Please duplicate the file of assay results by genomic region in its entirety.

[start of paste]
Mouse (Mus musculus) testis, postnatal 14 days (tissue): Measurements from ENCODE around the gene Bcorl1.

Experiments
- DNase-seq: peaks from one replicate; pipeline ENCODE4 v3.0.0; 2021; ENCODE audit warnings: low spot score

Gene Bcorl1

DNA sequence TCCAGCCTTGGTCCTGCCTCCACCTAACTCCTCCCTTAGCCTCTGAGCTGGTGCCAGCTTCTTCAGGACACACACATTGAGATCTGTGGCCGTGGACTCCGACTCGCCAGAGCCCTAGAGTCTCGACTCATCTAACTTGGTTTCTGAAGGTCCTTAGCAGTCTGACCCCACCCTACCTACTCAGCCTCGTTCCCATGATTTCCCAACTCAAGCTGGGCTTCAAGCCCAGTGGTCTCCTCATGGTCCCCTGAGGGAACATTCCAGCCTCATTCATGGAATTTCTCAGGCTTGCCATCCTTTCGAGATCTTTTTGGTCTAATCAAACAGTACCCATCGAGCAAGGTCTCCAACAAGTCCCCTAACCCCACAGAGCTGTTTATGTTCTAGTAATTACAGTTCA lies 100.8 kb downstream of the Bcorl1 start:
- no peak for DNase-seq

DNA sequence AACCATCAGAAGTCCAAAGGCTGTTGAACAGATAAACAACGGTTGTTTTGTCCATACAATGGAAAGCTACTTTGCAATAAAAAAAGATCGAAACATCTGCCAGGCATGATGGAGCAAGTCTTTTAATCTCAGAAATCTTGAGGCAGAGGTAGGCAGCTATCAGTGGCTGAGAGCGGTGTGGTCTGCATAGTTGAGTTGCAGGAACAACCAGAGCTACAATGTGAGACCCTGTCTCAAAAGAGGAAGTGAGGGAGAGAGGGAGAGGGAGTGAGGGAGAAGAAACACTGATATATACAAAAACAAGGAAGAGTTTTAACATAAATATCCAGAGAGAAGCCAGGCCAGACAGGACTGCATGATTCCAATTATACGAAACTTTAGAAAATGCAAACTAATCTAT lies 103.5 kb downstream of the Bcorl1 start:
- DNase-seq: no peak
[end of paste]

Mouse (Mus musculus) testis, postnatal 14 days (tissue): Measurements from ENCODE around the gene Bcorl1.

Experiments
- DNase-seq: peaks from one replicate; pipeline ENCODE4 v3.0.0; 2021; ENCODE audit warnings: low spot score

Gene Bcorl1

DNA sequence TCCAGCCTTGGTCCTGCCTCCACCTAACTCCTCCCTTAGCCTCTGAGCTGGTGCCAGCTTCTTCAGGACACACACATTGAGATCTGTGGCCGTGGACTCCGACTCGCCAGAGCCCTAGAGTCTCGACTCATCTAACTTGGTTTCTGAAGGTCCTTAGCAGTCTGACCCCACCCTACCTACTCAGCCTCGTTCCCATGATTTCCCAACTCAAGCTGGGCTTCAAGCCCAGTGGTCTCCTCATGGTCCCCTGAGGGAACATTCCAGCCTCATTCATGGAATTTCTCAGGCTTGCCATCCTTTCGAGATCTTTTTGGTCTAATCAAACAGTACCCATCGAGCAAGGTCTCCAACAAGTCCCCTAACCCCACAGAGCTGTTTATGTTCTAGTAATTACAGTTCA lies 100.8 kb downstream of the Bcorl1 start:
- no peak for DNase-seq

DNA sequence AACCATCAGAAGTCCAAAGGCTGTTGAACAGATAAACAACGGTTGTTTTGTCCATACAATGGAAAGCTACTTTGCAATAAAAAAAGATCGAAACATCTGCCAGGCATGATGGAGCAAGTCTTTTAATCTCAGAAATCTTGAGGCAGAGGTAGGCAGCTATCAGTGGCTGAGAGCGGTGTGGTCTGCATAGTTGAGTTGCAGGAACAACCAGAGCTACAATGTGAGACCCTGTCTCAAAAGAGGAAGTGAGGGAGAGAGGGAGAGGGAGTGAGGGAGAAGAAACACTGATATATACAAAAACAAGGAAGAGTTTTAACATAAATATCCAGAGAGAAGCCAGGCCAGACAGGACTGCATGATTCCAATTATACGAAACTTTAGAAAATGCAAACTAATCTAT lies 103.5 kb downstream of the Bcorl1 start:
- DNase-seq: no peak